This morning I heard an interview on a radio sports talk show, and someone mentioned Phil Jackson, who has won 11 NBA championships as a head coach.
Critics have said they could have won as many coaching the likes of Michael Jordan, Kobe Bryant and Shaq, but no one believes them – or should. Having great players doesn’t guarantee championships. In fact, they can make a coach’s life even tougher.
The point of the radio conversation was that this year’s Lakers team lacks the chemistry of the championship squads. Whether true or not, it got my thinking about the nature of “team chemistry,” a term sports fans hear often, though defining it in specific terms isn’t easy. It’s usually used when a talented team isn’t winning or when a not-so-talented team isn’t losing.
If we can assume that the phenomenon of chemistry truly exists, a new question arises – does winning create team chemistry or does team chemistry create winning? And then the next question: given the vague nature of the term, how can coaches go about creating it?
A lot of coaches, myself included, tend to say they’re not exactly sure what it is but they know it when they see it. The team intensely shares a common goal, and all members are focused on achieving it.
Though some players are more talented than others, everyone contributes and plays selflessly. Your best shooter doesn’t think twice about giving up a shot to pass to a less talented teammate who is cutting to the basket for an easier shot.
The team attitude is one of equality, of us-against-the-world, of we’re-all-in-this-together and everyone is giving maximum effort.
When the team wins, they all feel like they played a role and no on feels they were the star. Conversely, when the team loses there’s no finger-pointing or breaking into cliques or placing blame. Instead, it’s a shared experience and everyone remains committed to the team.
So how does a coach create that sense of unity? This article from sportpsychologytoday.com offers a couple of tips on the subject, one mentioning off-the-field activities. If possible, try to arrange a team activity or two during the season (rather than just at the end of it).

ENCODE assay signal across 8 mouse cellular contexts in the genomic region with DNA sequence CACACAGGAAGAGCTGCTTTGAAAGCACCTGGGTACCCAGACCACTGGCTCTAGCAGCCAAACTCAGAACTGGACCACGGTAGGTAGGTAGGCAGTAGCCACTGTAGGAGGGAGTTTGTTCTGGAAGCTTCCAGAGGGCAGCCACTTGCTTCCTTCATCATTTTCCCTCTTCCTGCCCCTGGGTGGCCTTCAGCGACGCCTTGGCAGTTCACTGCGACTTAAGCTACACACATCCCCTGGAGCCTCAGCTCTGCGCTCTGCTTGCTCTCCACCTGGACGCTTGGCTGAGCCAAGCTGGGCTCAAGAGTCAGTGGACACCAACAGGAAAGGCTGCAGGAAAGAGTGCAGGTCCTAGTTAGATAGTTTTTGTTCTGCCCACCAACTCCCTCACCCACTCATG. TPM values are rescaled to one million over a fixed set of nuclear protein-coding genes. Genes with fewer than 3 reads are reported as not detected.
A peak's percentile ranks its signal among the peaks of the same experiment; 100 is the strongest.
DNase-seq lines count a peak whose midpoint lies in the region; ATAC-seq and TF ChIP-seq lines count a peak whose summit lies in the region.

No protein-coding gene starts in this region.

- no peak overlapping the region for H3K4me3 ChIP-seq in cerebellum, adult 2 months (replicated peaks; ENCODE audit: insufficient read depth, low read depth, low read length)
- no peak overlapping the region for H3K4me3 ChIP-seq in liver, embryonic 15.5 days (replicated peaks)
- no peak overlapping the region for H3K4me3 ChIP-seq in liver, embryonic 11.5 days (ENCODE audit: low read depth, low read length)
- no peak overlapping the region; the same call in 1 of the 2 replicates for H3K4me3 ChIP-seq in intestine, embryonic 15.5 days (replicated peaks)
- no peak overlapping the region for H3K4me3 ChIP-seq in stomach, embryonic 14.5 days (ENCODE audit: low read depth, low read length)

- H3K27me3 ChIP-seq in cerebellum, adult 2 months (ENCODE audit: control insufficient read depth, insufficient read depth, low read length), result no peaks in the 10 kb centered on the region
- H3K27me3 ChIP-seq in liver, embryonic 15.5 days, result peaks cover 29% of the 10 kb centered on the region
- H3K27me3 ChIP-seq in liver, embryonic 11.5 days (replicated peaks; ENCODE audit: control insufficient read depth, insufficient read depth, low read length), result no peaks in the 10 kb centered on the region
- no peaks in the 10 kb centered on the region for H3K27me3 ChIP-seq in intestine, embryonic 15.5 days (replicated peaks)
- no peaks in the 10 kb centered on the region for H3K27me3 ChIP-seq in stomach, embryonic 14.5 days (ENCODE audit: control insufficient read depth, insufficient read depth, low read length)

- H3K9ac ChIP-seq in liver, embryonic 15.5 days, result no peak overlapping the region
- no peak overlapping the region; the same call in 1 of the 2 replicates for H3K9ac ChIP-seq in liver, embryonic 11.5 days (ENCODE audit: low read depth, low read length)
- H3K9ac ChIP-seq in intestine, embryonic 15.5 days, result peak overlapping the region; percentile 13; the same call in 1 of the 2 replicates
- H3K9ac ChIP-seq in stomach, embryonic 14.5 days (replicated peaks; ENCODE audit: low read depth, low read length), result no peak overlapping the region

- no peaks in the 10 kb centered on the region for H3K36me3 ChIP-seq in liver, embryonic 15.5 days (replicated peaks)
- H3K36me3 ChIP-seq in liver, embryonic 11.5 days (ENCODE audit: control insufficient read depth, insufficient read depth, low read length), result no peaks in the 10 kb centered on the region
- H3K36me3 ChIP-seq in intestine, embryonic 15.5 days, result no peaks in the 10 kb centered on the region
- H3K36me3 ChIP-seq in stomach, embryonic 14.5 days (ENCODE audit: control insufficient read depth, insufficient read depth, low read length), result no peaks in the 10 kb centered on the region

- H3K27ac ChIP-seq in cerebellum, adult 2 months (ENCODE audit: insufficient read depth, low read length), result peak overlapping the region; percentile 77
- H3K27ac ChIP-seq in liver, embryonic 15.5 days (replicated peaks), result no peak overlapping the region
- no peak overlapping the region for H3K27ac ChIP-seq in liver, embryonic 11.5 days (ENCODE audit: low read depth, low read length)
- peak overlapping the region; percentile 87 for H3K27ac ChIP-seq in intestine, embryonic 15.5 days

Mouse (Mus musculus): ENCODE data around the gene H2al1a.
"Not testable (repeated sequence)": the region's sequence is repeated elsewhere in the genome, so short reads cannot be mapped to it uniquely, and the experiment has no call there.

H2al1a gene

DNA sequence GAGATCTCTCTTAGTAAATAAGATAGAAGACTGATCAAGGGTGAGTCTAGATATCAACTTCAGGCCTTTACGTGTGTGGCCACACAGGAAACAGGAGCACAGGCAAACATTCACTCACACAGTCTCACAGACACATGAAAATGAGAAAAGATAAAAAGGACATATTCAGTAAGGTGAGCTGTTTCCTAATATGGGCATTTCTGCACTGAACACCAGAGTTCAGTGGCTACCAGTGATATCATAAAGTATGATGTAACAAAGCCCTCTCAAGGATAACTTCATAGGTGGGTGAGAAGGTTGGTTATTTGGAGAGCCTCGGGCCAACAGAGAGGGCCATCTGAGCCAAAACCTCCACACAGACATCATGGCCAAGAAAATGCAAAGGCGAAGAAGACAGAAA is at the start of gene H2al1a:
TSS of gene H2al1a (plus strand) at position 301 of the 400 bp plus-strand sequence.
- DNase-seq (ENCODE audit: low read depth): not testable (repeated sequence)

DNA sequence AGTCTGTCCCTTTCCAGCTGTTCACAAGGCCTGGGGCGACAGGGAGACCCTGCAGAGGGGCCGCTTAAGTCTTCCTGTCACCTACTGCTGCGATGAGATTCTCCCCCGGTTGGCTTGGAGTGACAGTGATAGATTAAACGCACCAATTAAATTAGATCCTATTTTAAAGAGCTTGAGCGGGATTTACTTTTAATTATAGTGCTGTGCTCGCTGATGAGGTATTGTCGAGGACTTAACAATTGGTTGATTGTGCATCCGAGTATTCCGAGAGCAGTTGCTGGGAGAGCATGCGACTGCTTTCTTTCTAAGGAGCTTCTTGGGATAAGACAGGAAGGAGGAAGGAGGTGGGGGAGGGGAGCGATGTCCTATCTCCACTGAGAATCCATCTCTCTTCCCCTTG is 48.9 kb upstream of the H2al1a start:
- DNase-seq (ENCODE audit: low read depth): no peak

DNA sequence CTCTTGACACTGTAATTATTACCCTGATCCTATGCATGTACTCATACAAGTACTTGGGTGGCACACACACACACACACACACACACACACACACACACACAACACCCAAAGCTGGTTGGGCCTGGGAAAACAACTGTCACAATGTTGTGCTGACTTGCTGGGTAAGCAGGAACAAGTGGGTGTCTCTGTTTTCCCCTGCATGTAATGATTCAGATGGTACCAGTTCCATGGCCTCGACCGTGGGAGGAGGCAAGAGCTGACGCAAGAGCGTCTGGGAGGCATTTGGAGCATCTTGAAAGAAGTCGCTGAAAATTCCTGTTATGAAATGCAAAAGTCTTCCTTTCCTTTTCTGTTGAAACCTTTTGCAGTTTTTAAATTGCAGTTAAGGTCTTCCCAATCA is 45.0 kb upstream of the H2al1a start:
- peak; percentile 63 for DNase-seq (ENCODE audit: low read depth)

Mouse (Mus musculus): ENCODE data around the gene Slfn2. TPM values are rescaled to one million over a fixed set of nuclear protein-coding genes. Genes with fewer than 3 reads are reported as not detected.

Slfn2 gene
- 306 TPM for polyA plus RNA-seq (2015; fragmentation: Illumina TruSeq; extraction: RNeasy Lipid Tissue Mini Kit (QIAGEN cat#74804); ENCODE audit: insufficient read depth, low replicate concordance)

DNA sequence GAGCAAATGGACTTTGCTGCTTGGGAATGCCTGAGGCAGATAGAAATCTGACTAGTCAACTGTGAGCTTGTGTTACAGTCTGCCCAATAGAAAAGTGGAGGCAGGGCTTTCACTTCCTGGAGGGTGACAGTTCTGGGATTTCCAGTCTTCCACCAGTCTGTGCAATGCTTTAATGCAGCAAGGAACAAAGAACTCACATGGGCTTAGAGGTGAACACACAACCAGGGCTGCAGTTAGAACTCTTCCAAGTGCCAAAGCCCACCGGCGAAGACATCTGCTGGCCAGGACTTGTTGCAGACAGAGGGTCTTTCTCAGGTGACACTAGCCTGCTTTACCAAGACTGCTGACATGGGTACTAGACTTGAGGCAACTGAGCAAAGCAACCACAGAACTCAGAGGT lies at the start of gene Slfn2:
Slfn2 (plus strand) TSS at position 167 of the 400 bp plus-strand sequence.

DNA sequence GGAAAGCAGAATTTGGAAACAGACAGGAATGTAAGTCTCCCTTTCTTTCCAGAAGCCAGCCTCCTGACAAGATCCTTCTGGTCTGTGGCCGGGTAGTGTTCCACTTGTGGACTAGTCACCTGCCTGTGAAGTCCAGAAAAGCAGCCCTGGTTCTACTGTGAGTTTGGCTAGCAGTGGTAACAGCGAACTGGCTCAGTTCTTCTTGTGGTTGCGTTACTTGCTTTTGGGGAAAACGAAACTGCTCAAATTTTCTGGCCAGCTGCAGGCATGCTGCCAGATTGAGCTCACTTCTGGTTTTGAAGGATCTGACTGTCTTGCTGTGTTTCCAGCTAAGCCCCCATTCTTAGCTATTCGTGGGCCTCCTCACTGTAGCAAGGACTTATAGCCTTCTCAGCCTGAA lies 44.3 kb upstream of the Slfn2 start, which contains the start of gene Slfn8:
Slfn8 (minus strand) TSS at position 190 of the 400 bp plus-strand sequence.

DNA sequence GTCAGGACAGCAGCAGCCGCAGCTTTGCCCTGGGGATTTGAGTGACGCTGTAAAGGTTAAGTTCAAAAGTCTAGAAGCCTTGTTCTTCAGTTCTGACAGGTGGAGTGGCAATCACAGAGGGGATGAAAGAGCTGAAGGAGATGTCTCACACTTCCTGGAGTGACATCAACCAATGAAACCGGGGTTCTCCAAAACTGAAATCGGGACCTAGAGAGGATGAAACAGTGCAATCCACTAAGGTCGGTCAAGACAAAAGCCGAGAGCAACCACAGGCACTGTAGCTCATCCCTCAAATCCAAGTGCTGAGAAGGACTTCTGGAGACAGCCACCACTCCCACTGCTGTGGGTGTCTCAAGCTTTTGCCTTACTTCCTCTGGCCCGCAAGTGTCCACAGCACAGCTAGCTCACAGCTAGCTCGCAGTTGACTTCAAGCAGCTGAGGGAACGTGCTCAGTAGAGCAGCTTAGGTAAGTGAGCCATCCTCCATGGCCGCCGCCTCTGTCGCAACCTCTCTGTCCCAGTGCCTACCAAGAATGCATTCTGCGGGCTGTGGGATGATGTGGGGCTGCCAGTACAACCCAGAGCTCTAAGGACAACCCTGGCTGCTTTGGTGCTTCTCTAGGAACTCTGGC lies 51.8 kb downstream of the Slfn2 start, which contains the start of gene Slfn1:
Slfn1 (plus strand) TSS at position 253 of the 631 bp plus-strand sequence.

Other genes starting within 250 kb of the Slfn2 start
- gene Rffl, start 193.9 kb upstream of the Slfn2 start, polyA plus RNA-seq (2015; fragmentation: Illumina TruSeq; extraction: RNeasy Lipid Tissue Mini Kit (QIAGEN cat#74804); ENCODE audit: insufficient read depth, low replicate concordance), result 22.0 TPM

A picnic with all the players and their families doesn’t cost much if everyone brings food and drinks to share, and the event let’s the players have fun with each other outside the context of playing a game. The players will feel that much closer when they get back on the field.
It also helps to talk about the importance of team, of determining as a group the goals for the season and reiterating those shared goals throughout your time together.
As the coach, you need to set the example. Every player needs to be treated equally, from the top star to the most inept member of the squad. No undermining behavior will be tolerated, and players will treat each other with respect.
Share everything – laughs and tears, highs and lows. The team will begin to take on a character of its own, and you can build on that foundation, always emphasizing the group dynamic.
Now, the level of “chemistry” you ultimately achieve depends, in part, on the kids and their ability to assimilate and demonstrate the message.
Sometimes the biggest challenge is breaking through the relationships that exist before the season – ones carried over from school, for example, if the players attend the same one. The pecking order might be too.
Teams also often include players from two grades, creating the challenge of getting the older ones to fully accept equality with the younger ones. On the other hand, if the pre-existing relationships are positive, you already have a head start.
What is your experience with team chemistry? What tips can you offer to us about how to nurture it?